in the asset mix (or asset levels) of some SMSFs falling outside the scope of their investment strategies. In these situations, the ATO advises that:

  • Significant events (such as the recent market correction) should prompt a review of the strategy.
  • This review should be over and above the regular review of the fund’s investment strategy (which, under normal circumstances, should be done at least annually).
  • Where the asset mix (or asset levels) falls outside the scope of the investment strategy, trustees should act to address this.
  • Such actions could include adjusting the fund’s investment levels or updating the investment strategy to account for the changed market conditions.

ATO guidance – Rent relief due to COVID-19

It is not uncommon for an SMSF to own business premises (e.g., a retail store) which it rents to a related tenant.

However, the COVID-19 pandemic has led to some businesses being unable
to afford paying the full amount of rent due under a lease agreement. Normally, failing to enforce the lease would cause the fund to breach the super rules (e.g., the arm’s length rule).

Given the circumstances, the ATO will not take compliance action for the 2020 and 2021 income years if a fund provides a tenant (including a related tenant) with:

  • A temporary reduction in rent; or
  • A waiver or deferral of rent.

However, the ATO’s reprieve only applies if the rent relief is provided because of the financial effects of COVID-19.

INFO–The ATO requires any changes (including to the lease agreement) to be documented – for example, by a minute or a renewed lease agreement. Reasons should also be documented.

ATO guidance – Unrealised losses

Some SMSFs have suffered substantial falls in their asset values. In these circumstances, the ATO advises that:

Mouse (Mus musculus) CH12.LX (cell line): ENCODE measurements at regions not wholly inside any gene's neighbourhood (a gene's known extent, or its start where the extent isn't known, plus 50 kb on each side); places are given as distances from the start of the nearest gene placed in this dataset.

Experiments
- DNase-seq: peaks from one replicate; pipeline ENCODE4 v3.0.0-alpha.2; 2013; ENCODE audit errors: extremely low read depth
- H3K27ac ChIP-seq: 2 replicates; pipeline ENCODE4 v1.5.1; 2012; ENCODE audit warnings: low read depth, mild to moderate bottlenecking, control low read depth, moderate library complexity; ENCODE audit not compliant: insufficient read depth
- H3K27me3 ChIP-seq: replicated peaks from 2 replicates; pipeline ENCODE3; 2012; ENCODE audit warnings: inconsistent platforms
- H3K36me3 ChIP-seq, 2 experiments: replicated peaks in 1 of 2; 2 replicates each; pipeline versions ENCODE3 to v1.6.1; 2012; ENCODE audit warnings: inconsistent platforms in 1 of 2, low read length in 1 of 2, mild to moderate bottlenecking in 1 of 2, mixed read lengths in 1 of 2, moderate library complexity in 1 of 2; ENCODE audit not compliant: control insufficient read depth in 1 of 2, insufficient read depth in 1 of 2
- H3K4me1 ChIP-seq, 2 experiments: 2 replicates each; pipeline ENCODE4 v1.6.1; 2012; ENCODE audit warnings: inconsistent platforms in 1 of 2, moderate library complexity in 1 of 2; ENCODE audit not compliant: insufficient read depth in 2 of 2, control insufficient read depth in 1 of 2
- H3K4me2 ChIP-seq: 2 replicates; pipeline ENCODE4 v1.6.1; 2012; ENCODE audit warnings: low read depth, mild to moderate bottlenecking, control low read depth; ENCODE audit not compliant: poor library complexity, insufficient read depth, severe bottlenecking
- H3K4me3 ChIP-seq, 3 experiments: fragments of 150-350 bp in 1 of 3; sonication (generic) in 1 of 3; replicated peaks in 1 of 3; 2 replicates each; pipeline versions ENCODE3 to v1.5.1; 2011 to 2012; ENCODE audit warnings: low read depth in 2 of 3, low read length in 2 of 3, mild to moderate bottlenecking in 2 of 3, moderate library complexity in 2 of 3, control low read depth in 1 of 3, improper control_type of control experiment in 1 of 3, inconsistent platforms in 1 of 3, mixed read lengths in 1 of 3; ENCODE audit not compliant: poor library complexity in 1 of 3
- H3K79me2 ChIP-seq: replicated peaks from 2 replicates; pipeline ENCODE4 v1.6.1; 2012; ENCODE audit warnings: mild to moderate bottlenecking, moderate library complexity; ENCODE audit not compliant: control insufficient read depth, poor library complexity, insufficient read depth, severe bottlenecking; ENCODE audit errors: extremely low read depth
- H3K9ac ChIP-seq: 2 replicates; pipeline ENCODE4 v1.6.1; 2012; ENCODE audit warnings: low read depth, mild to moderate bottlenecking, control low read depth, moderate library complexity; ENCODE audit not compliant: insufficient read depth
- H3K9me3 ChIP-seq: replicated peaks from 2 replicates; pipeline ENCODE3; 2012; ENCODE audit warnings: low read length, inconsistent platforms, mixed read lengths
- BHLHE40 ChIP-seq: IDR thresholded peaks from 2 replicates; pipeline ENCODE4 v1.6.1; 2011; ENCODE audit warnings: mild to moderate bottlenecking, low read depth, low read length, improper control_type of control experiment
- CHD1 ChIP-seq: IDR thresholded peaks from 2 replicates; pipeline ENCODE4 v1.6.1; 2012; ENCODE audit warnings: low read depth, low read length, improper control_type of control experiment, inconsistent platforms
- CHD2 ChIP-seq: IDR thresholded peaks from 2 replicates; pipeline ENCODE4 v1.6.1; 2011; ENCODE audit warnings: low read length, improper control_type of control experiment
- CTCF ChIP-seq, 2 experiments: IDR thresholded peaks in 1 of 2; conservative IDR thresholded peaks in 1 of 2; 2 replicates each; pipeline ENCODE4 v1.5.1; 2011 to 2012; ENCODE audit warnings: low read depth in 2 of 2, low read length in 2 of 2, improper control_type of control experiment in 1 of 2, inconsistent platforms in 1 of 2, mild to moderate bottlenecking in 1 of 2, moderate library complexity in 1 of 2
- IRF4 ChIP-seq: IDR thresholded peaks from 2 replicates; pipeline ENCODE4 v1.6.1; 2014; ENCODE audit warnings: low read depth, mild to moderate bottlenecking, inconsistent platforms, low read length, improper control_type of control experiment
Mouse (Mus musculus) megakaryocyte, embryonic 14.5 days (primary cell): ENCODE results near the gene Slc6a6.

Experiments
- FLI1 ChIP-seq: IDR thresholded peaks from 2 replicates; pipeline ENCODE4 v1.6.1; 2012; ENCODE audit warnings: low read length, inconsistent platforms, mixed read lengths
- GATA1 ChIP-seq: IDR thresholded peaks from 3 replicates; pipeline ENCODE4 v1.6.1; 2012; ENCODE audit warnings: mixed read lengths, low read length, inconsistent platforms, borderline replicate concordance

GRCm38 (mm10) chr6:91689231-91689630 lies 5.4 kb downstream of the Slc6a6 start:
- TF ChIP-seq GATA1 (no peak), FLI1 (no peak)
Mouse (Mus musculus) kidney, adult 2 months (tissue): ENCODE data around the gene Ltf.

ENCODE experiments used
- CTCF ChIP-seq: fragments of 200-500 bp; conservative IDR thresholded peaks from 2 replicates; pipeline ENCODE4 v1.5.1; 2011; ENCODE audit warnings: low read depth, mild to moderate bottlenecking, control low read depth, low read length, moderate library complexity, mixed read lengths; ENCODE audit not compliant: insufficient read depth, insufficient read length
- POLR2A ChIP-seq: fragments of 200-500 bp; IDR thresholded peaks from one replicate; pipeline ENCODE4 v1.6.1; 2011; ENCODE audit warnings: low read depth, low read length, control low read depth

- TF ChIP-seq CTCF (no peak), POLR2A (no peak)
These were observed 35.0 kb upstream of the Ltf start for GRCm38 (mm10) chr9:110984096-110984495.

• ‘Unrealised losses’ have no effect on a fund’s income. (Note that
    an ‘unrealised loss’ is where an asset’s value falls, but the asset itself has not been sold).
  • If a fund makes a capital loss from selling an asset, the fund can only offset the loss against other capital gains (not other fund income).
  • Any capital losses that cannot be offset against current year losses must be carried forward. Further, the loss cannot be used personally by any fund members.

WARNING–Schemes such as selling and immediately repurchasing an asset for tax reasons (i.e., a ‘wash sale’) should be avoided.

ATO guidance – Loan repayment holiday (related party lender)

In some circumstances, an SMSF may be permitted to borrow under a ‘limited recourse borrowing arrangement’.

Under these arrangements, related parties (such as the member) are permitted to advance loans (i.e., in place of a bank) where strict conditions are met.

More often than not, SMSFs have entered into these loan arrangements in order to purchase real property. Given the reduced rent that some SMSFs are having to accept (see above), this may cause the fund difficulties in meeting its loan repayment obligations.

The ATO advises that the related lender can offer a temporary repayment holiday if the following conditions are met:

  1. The repayment relief terms are similar to the relief being offered by the banks for real estate investment loans. For example, terms provided by the banks currently include temporary repayment deferrals of up to 6 months (with any unpaid interest added to the loan balance).
  2. The parties document the changes to the loan terms, together with the reasons for the changes being made.

TIP–The SMSF will need to start making loan repayments once the deferral period of the loan repayment holiday (e.g., 6 months) is finished. At that time, the parties can check whether further relief is required (but this relief needs to be comparable to what commercial banks are offering).

Disclaimer: This information should not be considered personal financial advice as it is intended to provide general advice only. This factsheet has been prepared by Superhelp Australia Pty Ltd without taking into account your personal objectives, financial situations or needs.

The information contained in the fact sheet may not be appropriate to your individual needs, therefore, you should seek personal financial advice before making any financial or investment decisions.